The tomato TCMP-1 and TCMP-2 genes code for metallocarboxypeptidase inhibitors, a subclass of the cystine-knot peptides family. The two transcripts display a sequential expression during flower/fruit development, with TCMP-1 highly expressed in flower buds before anthesis and TCMP-2 in ripe fruits. The alteration of their endogenous levels by expressing the TCMP-1 coding sequence under the control of the TCMP-2 promoter revealed that their relative levels are crucial for the fruit set timing (Molesini et al., 2018). The two mature TCMPs are 32% identical and highly similar in structure to the potato carboxypeptidase inhibitor (PCI). Both TCMPs and PCI share structural homology with some mammalian growth factors such as the epidermal growth factor (EGF) and vascular epidermal growth factor (VEGF), and are bioactive in mammalian cells. PCI competes with EGF for the binding to EGF receptor, inhibiting its activation (Blanco-Aparicio et al., 1998); TCMPs inhibit angiogenesis both in vitro in human umbilical vascular cells and in vivo in zebrafish by affecting the VEGF receptor activation (Cavallini et al., 2011; Treggiari et al., 2015). Thus, TCMPs can interfere with growth factor signalling pathways in animal cells. We can speculate that TCMPs could exert a similar activity also in plant cells. By sequence comparison we searched for plant receptors containing extracellular EGF-like domains that could represent good candidates for TCMPs recognition. EGF repeats in plants are found in receptor-like kinases of the wall-associated kinases-type (WAKs-type) and S-locus receptor kinases-type (SRKs-type). WAK and SRK members are shown to be involved in stress responses but also in growth and development.

Can the two carboxypeptidase inhibitors of tomato act as signalling peptides during fruit development?

Molesini B;Pandolfini T
2018

Abstract

The tomato TCMP-1 and TCMP-2 genes code for metallocarboxypeptidase inhibitors, a subclass of the cystine-knot peptides family. The two transcripts display a sequential expression during flower/fruit development, with TCMP-1 highly expressed in flower buds before anthesis and TCMP-2 in ripe fruits. The alteration of their endogenous levels by expressing the TCMP-1 coding sequence under the control of the TCMP-2 promoter revealed that their relative levels are crucial for the fruit set timing (Molesini et al., 2018). The two mature TCMPs are 32% identical and highly similar in structure to the potato carboxypeptidase inhibitor (PCI). Both TCMPs and PCI share structural homology with some mammalian growth factors such as the epidermal growth factor (EGF) and vascular epidermal growth factor (VEGF), and are bioactive in mammalian cells. PCI competes with EGF for the binding to EGF receptor, inhibiting its activation (Blanco-Aparicio et al., 1998); TCMPs inhibit angiogenesis both in vitro in human umbilical vascular cells and in vivo in zebrafish by affecting the VEGF receptor activation (Cavallini et al., 2011; Treggiari et al., 2015). Thus, TCMPs can interfere with growth factor signalling pathways in animal cells. We can speculate that TCMPs could exert a similar activity also in plant cells. By sequence comparison we searched for plant receptors containing extracellular EGF-like domains that could represent good candidates for TCMPs recognition. EGF repeats in plants are found in receptor-like kinases of the wall-associated kinases-type (WAKs-type) and S-locus receptor kinases-type (SRKs-type). WAK and SRK members are shown to be involved in stress responses but also in growth and development.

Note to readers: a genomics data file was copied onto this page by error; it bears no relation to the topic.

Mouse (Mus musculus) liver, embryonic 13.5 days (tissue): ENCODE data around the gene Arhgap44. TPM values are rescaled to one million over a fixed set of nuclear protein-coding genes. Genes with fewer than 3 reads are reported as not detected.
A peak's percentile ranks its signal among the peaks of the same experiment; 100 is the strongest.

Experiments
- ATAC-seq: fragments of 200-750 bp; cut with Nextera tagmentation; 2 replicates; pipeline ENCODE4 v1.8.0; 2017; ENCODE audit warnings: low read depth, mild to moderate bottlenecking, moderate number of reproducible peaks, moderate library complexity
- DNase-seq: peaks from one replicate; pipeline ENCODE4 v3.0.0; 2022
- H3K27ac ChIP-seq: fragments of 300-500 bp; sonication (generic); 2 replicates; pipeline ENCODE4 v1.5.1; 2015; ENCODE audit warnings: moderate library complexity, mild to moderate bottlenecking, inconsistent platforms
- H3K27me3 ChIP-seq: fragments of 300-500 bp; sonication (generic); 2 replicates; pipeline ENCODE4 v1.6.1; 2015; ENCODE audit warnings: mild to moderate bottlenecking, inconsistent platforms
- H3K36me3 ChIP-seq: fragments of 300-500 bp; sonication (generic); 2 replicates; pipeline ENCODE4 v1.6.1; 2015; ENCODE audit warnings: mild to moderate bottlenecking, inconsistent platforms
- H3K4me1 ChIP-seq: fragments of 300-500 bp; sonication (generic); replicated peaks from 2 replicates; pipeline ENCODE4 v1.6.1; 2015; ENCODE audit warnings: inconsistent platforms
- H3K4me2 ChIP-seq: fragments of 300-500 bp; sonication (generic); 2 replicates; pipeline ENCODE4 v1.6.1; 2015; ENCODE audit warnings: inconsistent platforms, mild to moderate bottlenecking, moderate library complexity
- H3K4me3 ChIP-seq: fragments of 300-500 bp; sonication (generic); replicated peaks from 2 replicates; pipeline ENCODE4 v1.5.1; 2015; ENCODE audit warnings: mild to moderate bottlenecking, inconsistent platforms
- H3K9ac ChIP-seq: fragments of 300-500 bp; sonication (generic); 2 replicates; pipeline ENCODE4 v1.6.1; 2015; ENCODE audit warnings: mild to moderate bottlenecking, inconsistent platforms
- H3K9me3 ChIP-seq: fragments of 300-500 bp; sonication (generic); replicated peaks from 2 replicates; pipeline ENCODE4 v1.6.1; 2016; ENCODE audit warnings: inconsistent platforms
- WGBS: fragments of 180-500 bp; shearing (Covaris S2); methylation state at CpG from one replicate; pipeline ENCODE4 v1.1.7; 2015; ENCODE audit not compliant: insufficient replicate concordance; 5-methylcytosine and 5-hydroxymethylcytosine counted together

carboxypeptidase inhibitors, tomato, fruit development
File in questo prodotto:
Non ci sono file associati a questo prodotto.

I documenti in IRIS sono protetti da copyright e tutti i diritti sono riservati, salvo diversa indicazione.

Utilizza questo identificativo per citare o creare un link a questo documento: https://hdl.handle.net/11562/991481
Citazioni
  • ???jsp.display-item.citation.pmc??? ND
  • Scopus ND
  • ???jsp.display-item.citation.isi??? ND
social impact